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For Arts graduate Rebecca Greenwood, the chance to take art to the masses and be an art 'match-maker' are just a couple of the challenges in her role as a Public Art Officer with the Tasmanian Department of Tourism, Arts and Environment based in Hobart.
"The thing I enjoy most about my employment is supporting artists to develop new ideas, skills and techniques and bringing contemporary art to audiences who might never set foot in a gallery. The process can be like a match-making agency - the most satisfying moments are when a building user really embraces the project and enjoys learning about art and when the artist effectively creates interesting new work that fits the site and the site's users."
Rebecca's role involves a large range of responsibilities in managing the Tasmanian Government's Art for Public Buildings Scheme, Australia's first state % for art scheme. In the Scheme, two percent of capital works budgets for new and refurbished buildings are set aside to commission works of art for the buildings. This includes sculpture, furniture, glass art, paintings, textiles, design elements and so on. Rebecca looks after the entire process, working with building users, architects and artists. She writes the art brief, co-ordinates the process of selecting artists, and oversees their contracts."
Rebecca is also a talented artist in her own right with some of her works represented in the collections of Artbank, the Tasmanian Museum and Art Gallery and the Art Gallery of Western Australia. However she believes that a yearning to 'simply life' and a need to support a young family led to her into the arts management.
"Up until 1998 I was an artist and I was trying to make art and work part time, as well as working as a public art consultant, curator and community artist. Then I had my first child and needed to simplify my life. I decided to focus solely on public art consultancy work and enrolled in the Graduate Certificate of Arts and Entertainment Management at Deakin."
"I started in my current role shortly after completing the Graduate Certificate of Arts and Entertainment Management with Deakin, which helped me to get my current job. So it seemed logical to come back and upgrade to a Masters during 2006 as I aim to move to more strategic roles in the future. I partly took on further study in order to develop a higher level strategic perspective, but also just for the intellectual challenge. It's very easy to get bogged down on day to day tasks. I felt I needed more 'thinking time' in my life!"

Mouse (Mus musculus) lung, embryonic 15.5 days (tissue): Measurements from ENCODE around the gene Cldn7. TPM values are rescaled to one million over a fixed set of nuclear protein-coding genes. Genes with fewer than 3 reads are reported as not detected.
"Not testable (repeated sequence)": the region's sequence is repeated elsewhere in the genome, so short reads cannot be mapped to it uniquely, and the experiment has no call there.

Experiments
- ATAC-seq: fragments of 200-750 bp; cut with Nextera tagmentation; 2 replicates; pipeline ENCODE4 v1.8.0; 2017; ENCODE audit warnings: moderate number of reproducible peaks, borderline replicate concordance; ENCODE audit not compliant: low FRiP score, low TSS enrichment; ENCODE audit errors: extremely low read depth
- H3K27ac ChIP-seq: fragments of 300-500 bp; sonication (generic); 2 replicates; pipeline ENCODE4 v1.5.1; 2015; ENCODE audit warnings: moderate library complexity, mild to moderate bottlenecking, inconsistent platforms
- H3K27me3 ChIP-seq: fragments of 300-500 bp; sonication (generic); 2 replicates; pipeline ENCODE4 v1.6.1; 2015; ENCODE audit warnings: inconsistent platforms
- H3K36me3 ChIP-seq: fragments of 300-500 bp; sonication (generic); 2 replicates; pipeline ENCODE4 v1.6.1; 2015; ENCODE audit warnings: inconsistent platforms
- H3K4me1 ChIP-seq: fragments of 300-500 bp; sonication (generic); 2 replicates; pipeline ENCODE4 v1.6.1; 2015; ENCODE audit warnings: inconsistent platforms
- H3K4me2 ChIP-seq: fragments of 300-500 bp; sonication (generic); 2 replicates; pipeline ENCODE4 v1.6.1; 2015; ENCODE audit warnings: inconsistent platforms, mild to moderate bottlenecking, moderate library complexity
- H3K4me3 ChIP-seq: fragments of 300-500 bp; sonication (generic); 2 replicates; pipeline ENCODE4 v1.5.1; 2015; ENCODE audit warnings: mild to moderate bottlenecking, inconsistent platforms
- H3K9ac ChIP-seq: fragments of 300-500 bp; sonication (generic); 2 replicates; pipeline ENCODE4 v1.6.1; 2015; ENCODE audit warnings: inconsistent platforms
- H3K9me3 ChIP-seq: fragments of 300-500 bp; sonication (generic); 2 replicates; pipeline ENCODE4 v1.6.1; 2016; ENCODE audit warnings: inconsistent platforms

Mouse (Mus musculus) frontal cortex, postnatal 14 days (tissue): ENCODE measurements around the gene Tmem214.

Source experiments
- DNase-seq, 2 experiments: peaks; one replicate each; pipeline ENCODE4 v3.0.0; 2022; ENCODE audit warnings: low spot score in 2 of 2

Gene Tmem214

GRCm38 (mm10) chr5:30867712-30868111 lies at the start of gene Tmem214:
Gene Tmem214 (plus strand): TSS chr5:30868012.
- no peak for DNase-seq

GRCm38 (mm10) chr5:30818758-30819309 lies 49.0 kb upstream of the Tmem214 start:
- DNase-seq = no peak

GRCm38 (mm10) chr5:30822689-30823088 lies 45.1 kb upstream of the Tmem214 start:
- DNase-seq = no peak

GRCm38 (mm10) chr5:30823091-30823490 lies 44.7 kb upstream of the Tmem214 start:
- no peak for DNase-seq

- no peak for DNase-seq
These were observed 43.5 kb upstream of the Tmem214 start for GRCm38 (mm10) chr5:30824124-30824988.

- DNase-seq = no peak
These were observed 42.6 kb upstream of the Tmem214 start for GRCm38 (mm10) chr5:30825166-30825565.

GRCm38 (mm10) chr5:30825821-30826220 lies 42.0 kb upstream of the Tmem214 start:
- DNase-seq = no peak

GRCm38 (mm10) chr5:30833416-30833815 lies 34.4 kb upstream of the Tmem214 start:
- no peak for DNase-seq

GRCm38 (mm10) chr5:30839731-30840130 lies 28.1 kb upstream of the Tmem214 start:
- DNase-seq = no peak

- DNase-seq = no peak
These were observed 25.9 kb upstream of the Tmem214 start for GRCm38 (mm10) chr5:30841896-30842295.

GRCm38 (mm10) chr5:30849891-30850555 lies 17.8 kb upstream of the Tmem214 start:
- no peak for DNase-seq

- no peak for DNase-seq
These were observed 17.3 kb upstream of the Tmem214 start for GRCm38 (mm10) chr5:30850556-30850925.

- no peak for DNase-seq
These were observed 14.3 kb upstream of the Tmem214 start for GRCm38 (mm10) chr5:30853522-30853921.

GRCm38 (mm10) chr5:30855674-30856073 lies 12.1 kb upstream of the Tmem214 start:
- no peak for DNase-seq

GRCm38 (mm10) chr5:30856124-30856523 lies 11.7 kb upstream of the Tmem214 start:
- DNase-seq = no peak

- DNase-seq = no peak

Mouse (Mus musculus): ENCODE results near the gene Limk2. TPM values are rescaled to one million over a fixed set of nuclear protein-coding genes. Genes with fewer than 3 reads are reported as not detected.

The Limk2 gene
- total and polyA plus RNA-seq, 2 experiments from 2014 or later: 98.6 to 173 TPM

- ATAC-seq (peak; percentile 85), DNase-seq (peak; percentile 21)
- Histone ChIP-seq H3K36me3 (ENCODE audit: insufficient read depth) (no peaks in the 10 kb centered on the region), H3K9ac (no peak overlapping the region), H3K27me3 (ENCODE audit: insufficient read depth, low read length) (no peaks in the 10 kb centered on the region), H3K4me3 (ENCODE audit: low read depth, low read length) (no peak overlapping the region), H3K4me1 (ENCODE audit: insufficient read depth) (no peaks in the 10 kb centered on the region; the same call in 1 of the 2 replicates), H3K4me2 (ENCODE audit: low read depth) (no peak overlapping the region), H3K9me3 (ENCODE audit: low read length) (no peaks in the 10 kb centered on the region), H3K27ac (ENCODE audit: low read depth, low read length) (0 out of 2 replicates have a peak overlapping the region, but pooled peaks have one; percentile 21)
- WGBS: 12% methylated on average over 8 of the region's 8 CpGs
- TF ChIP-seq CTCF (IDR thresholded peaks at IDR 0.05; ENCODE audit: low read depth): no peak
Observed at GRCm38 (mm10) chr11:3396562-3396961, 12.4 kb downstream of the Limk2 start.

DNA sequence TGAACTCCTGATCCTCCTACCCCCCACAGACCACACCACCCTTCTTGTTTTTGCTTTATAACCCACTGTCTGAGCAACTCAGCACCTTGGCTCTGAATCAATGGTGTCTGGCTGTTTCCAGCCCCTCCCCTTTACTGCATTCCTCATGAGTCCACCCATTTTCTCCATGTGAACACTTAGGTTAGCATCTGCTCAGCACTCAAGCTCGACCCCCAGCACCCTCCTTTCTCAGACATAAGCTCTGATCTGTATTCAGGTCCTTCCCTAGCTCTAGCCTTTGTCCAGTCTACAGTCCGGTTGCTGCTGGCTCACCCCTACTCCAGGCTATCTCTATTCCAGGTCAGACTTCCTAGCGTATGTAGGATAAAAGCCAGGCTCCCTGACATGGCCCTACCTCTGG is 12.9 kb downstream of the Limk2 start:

Rebecca said she enjoyed studying off-campus at Deakin and found the unit Law for Managers very challenging.
"I really liked collaborating with other students on the assignments. It was a good experience to let go of ownership. I also enjoyed writing a paper called, 'Public Relations Theory and Practice.' I wrote about two major, innovative arts and business related projects undertaken by Councils in the UK and I was thrilled when the public relations manager from one of those Councils was prepared to let me have a copy of their confidential public relations plan. I also found Human Resource Management to be an invaluable unit and very relevant given the current industrial relations climate in Australia," she said.
Rebecca has experienced numerous career highlights over the last few years including publishing a book.
"In 2005 we published a book; "Claiming Ground; twenty five years of Tasmania's Art for Public Buildings Scheme" and held a national conference on public art. Both publications highlighted that although Tasmania is a small state, and many of the projects are quite modest, it now has a fantastic collection of over 1400 works that reflects the strength of the arts community in this state."
"When I started in this role in 2001, it was a new position, so I set up a lot of systems to lift the standard for how we promoted and operated the Scheme. I've also made an effort to increase the number of Indigenous artists represented in the Scheme. Most recently that has included commissioning a display of very beautiful shell necklaces made by Indigenous women."
Prior to this, Rebecca worked on a major Centenary of Federation community art project conceived by Jack Morton Worldwide, an international event management company. She coordinated the Tasmanian involvement in a massive temporary art installation on the lawns of Parliament House in Canberra.
"It was very interesting to work on a large scale event and to see how the company worked through some fairly complex logistics to realise the project."
Rebecca believes that her Deakin degrees have given her a far greater confidence in how she now approaches her work.
"I've started work on a new project brokering residencies for artists in businesses and the way I am approaching the project is strongly influenced by the things I've learned in the courses. I've also just submitted an abstract to give a paper at a conference, which has been favourably received. I don't think I would have felt confident about writing and presenting a paper at such a conference, prior to finishing my Masters. In this way, the course has really boosted my confidence to proactively set and pursue career goals."
As for the future, Rebecca says that working in the overseas art world is very appealing.
"I would like to move into a more general arts management role and have the opportunity to be involved in shaping arts policy and programs in a strategic way. I would like to spend some time in the United Kingdom, looking at their arts programs. The lottery funding in the UK means there are very successful programs run by councils over there and I think we could learn from those," she said.